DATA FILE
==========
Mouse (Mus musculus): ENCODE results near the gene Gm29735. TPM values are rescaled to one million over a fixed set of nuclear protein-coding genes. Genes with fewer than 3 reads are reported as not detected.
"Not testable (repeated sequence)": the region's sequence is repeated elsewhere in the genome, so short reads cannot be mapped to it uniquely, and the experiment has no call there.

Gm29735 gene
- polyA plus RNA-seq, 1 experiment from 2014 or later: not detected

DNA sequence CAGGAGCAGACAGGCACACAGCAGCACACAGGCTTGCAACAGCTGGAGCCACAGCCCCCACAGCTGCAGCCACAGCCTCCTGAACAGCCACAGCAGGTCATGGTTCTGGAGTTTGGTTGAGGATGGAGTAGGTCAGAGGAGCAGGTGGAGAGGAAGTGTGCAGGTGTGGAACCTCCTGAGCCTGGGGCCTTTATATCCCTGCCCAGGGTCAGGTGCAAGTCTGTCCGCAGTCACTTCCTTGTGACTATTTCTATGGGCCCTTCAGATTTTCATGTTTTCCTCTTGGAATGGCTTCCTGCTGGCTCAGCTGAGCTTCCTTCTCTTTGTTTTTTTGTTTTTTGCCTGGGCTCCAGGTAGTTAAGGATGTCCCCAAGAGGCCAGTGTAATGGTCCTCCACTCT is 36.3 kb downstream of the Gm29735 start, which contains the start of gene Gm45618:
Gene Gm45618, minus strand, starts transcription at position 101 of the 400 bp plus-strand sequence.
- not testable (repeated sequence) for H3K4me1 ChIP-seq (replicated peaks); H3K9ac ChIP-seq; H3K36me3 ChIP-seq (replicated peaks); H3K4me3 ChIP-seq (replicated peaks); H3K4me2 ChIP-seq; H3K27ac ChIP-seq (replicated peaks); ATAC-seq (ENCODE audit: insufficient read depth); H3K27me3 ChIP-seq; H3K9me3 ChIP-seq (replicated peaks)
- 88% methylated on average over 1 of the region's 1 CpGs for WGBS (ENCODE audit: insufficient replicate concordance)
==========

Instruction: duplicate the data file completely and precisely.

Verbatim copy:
Mouse (Mus musculus): ENCODE results near the gene Gm29735. TPM values are rescaled to one million over a fixed set of nuclear protein-coding genes. Genes with fewer than 3 reads are reported as not detected.
"Not testable (repeated sequence)": the region's sequence is repeated elsewhere in the genome, so short reads cannot be mapped to it uniquely, and the experiment has no call there.

Gm29735 gene
- polyA plus RNA-seq, 1 experiment from 2014 or later: not detected

DNA sequence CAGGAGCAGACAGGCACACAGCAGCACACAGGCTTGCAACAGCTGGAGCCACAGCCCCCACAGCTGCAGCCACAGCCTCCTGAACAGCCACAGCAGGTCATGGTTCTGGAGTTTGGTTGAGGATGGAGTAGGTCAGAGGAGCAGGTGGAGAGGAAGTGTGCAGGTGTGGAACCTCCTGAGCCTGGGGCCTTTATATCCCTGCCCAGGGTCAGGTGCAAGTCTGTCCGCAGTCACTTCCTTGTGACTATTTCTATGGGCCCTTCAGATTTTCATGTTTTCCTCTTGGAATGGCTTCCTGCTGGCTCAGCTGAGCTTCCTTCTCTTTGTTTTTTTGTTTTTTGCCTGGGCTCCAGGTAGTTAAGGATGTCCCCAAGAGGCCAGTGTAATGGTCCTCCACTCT is 36.3 kb downstream of the Gm29735 start, which contains the start of gene Gm45618:
Gene Gm45618, minus strand, starts transcription at position 101 of the 400 bp plus-strand sequence.
- not testable (repeated sequence) for H3K4me1 ChIP-seq (replicated peaks); H3K9ac ChIP-seq; H3K36me3 ChIP-seq (replicated peaks); H3K4me3 ChIP-seq (replicated peaks); H3K4me2 ChIP-seq; H3K27ac ChIP-seq (replicated peaks); ATAC-seq (ENCODE audit: insufficient read depth); H3K27me3 ChIP-seq; H3K9me3 ChIP-seq (replicated peaks)
- 88% methylated on average over 1 of the region's 1 CpGs for WGBS (ENCODE audit: insufficient replicate concordance)